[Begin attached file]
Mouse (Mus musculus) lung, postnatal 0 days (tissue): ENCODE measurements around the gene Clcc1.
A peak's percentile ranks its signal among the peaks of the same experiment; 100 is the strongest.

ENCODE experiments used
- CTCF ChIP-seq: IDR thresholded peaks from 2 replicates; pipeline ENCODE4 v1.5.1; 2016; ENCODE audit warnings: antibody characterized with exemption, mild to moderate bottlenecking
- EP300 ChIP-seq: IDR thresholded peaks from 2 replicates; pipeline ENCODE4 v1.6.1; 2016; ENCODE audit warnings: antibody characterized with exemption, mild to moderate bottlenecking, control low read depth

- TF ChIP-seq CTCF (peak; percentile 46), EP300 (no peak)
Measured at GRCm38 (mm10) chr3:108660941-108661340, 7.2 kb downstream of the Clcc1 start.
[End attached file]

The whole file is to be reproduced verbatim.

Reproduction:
Mouse (Mus musculus) lung, postnatal 0 days (tissue): ENCODE measurements around the gene Clcc1.
A peak's percentile ranks its signal among the peaks of the same experiment; 100 is the strongest.

ENCODE experiments used
- CTCF ChIP-seq: IDR thresholded peaks from 2 replicates; pipeline ENCODE4 v1.5.1; 2016; ENCODE audit warnings: antibody characterized with exemption, mild to moderate bottlenecking
- EP300 ChIP-seq: IDR thresholded peaks from 2 replicates; pipeline ENCODE4 v1.6.1; 2016; ENCODE audit warnings: antibody characterized with exemption, mild to moderate bottlenecking, control low read depth

- TF ChIP-seq CTCF (peak; percentile 46), EP300 (no peak)
Measured at GRCm38 (mm10) chr3:108660941-108661340, 7.2 kb downstream of the Clcc1 start.